One important aspect of the methodology is that, where relevant, entire attack chains are counted, not just single root causes. If a reported CVE includes an attack that exploits more than one type of weakness, that CVE will be counted for all the CWEs. Most real-world attacks rely on chaining to escalate from initial access to final compromise, and every step along the way is required for the attack to work – see our analysis of the MOVEit Transfer attack for a recent example. Treating each weakness in a chain as the root cause provides a more realistic picture of how software flaws translate to vulnerabilities.
CWE Top 25 vs. OWASP Top 10
Both the CWE Top 25 and the OWASP Top 10 are compiled by analyzing CWEs and CVEs but differ in scope and methodology. The CWE Top 25 applies to all types of software and lists CWEs based on the frequency and severity of resulting CVEs. The OWASP Top 10 is only for web applications and aims to group CWEs into broader categories that are then ranked. Recent years have seen the OWASP Top 10 risk categories become increasingly high-level.
The big picture: Three common themes to look out for
There are many ways to slice and dice the top CWEs, but all the listed weaknesses fall into one of three broad categories:
- Memory management (6 CWEs): Programming in any language that allows direct memory access (most commonly C/C++) always carries some risk of memory management flaws that attackers could exploit, usually with severe consequences. This category includes CWE-787, CWE-416, CWE-125, CWE-476, CWE-190, and CWE-119.
- Untrusted inputs (11 CWEs): Any input that originates outside the application or could be otherwise controlled by an attacker poses a security risk that could allow for a successful attack. This includes not only input strings but also all uploads and all deserialized data. CWE-79, CWE-89, CWE-78, CWE-20, CWE-22, CWE-352, CWE-434, CWE-502, CWE-77, CWE-918, and CWE-94 fall into this bucket.
- Access management (8 CWEs): Authorization, authentication, permissions, privileges – all these are about various types of access to systems, resources, or operations. Fine-grained access control is extremely hard to design, implement, and match to actual usage, and any failures can open the way for attackers. This class of weaknesses includes CWE-862, CWE-287, CWE-798, CWE-306, CWE-362, CWE-269, CWE-863, and CWE-276.
Applying the CWE Top 25 to improve application security
Because the CWE scores are directly correlated with CVEs from 2021 and 2022, the Top 25 reflects the major vulnerabilities reported during that period. Accordingly, the list is skewed in favor of the most severe and widespread vulnerabilities, which are most likely to be reported. If you browse the CVE database or (even better) CISA’s KEV catalog, you will notice that the majority of severe vulnerabilities are for various network appliances, with buffer overflows and other memory-access attacks commonly listed as the root cause. This explains the (continued) top position of out-of-bounds writes, as such weaknesses are both severe and reported in a relatively large proportion of CVEs.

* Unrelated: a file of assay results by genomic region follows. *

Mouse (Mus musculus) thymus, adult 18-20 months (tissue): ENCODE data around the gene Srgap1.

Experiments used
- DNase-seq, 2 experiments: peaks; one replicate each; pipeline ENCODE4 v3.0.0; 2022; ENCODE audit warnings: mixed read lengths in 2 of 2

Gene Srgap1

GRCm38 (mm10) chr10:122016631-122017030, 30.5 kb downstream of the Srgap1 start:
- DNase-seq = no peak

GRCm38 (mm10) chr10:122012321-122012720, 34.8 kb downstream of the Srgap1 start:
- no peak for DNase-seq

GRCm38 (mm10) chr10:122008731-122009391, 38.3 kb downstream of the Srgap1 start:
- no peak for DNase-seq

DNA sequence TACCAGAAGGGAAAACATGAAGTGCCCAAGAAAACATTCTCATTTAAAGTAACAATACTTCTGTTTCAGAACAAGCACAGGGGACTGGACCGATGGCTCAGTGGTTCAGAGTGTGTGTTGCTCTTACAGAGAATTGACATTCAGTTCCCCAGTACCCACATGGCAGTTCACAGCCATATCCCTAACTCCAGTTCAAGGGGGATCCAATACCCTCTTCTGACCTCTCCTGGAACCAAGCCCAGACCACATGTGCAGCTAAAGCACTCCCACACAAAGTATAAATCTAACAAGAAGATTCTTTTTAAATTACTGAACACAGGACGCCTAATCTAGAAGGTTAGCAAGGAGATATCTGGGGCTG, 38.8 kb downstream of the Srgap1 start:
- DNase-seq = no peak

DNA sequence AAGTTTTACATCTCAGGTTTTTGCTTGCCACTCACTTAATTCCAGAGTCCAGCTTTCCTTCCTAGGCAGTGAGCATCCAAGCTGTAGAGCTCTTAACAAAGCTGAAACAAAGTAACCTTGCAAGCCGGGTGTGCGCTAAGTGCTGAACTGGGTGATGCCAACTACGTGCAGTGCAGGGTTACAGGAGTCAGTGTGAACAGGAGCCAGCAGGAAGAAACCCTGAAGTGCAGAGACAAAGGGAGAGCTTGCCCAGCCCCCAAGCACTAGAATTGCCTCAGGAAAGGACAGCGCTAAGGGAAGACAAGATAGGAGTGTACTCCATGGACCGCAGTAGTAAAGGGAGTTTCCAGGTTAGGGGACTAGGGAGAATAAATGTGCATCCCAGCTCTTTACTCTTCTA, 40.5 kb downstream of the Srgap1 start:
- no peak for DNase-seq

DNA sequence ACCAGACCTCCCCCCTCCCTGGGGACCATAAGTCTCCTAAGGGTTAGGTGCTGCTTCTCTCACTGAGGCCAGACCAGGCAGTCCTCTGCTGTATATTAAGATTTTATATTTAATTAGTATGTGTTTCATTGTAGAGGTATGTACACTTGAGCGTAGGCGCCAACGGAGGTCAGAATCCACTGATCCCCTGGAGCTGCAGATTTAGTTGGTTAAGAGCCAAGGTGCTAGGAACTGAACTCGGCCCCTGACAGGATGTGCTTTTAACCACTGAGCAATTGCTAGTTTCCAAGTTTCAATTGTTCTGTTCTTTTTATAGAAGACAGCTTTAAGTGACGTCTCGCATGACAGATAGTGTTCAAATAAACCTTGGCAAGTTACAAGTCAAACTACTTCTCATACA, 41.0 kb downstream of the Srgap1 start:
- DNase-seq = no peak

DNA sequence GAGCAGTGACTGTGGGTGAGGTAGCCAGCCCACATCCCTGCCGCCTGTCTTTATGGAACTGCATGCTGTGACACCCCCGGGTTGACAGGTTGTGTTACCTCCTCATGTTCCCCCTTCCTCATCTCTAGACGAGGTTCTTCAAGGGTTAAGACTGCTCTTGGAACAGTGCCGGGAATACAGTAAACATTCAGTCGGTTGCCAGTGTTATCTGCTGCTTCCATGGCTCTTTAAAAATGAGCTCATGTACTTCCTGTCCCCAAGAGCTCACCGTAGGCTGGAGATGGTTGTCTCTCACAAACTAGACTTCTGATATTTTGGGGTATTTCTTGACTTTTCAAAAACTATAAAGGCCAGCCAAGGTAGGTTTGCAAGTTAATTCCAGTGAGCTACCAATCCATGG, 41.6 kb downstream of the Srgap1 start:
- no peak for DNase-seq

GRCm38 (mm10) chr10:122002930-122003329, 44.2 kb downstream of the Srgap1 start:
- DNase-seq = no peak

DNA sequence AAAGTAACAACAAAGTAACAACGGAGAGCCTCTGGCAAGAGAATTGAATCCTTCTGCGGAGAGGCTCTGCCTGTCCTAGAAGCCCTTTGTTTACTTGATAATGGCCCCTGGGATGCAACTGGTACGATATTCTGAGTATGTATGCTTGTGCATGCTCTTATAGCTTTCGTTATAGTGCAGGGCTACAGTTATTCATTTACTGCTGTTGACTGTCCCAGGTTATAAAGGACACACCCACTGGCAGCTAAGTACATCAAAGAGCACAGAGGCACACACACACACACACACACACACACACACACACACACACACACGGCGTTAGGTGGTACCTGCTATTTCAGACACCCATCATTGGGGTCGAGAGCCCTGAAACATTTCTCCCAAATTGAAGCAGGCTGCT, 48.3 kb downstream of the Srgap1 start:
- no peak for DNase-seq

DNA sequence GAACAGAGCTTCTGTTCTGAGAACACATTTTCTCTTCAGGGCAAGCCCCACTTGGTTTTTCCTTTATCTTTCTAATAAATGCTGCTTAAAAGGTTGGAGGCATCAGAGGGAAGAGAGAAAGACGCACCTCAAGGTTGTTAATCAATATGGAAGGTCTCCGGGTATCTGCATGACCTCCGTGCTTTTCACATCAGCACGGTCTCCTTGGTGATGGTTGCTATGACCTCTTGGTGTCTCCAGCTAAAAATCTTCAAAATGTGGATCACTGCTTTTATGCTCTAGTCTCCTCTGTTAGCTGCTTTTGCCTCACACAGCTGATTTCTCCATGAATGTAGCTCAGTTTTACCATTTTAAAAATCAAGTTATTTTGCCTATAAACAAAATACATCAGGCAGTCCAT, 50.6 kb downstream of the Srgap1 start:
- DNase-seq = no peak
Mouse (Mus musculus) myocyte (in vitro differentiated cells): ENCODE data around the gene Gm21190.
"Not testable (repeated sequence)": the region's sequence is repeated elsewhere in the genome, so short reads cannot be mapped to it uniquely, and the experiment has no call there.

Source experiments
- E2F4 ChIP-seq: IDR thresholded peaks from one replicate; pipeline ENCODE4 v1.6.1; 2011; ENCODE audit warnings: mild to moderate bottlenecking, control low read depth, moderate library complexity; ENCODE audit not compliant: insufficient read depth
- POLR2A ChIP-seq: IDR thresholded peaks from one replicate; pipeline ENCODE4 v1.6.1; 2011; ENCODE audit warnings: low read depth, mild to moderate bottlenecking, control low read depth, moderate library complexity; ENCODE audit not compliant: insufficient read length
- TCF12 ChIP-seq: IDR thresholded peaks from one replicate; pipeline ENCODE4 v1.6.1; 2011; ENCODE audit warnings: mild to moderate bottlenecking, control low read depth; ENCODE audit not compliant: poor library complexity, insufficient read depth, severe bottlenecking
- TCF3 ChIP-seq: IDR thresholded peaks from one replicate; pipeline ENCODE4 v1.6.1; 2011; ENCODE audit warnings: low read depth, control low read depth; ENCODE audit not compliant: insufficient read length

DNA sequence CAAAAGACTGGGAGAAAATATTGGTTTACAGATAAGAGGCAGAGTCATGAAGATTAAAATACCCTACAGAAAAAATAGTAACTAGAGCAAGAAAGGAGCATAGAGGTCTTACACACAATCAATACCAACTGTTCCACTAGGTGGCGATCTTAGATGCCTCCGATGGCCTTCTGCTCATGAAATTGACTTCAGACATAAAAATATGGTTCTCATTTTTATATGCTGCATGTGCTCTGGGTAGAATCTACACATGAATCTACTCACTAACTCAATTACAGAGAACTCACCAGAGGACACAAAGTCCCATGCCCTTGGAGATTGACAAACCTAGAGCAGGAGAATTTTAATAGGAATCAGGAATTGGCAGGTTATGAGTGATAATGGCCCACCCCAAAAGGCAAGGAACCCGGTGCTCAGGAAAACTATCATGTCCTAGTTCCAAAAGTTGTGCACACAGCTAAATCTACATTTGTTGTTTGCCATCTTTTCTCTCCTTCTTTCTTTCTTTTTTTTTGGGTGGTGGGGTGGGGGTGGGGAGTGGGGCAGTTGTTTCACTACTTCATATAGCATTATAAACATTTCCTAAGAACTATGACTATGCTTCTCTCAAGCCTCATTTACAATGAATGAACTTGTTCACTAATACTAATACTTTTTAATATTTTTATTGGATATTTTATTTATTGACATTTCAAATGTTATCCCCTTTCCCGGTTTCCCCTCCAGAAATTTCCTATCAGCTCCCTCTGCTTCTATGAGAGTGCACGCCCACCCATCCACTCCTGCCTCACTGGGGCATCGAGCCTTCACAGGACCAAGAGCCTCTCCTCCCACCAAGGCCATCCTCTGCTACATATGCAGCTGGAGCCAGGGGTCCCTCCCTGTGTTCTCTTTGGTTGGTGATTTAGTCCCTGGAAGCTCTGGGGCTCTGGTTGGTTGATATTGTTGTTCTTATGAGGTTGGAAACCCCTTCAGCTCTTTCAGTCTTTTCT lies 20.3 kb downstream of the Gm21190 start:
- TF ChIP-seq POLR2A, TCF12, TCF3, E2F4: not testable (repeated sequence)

The major practical takeaways for software developers correspond to the three overarching themes across the top 25:
- If you write in C/C++, make checking memory management routines a separate item in your code reviews, QA, and security testing. This goes double for software and firmware for embedded systems and network devices, which makes a high-value target while also being harder to patch.
- For all software, treat all data coming into your application as untrusted and validate it before use. This includes not only expected user inputs and uploads but also internal databases (to avoid SQL injection) and local files such as logs (to avoid deserialization attacks).
- For all applications and especially for all APIs, make fine-grained access control a critical part of design and testing, covering data, application objects, and functions. This needs to start with authentication and continue with multi-level authorization that (ideally) spans all possible access paths and flows.
For web applications, the clear takeaway is to make sure you test for and eliminate at the very least SQL injection and cross-site scripting flaws. With major CVEs currently under exploitation for both SQLi (like CVE-2023-34362 in MOVEit) and XSS (like CVE-2023-24488 in Citrix Gateway), systematic security testing from development through staging and into production is a must.
To learn how to build security testing into your application security program, read the free Invicti white paper on enterprise web security best practices.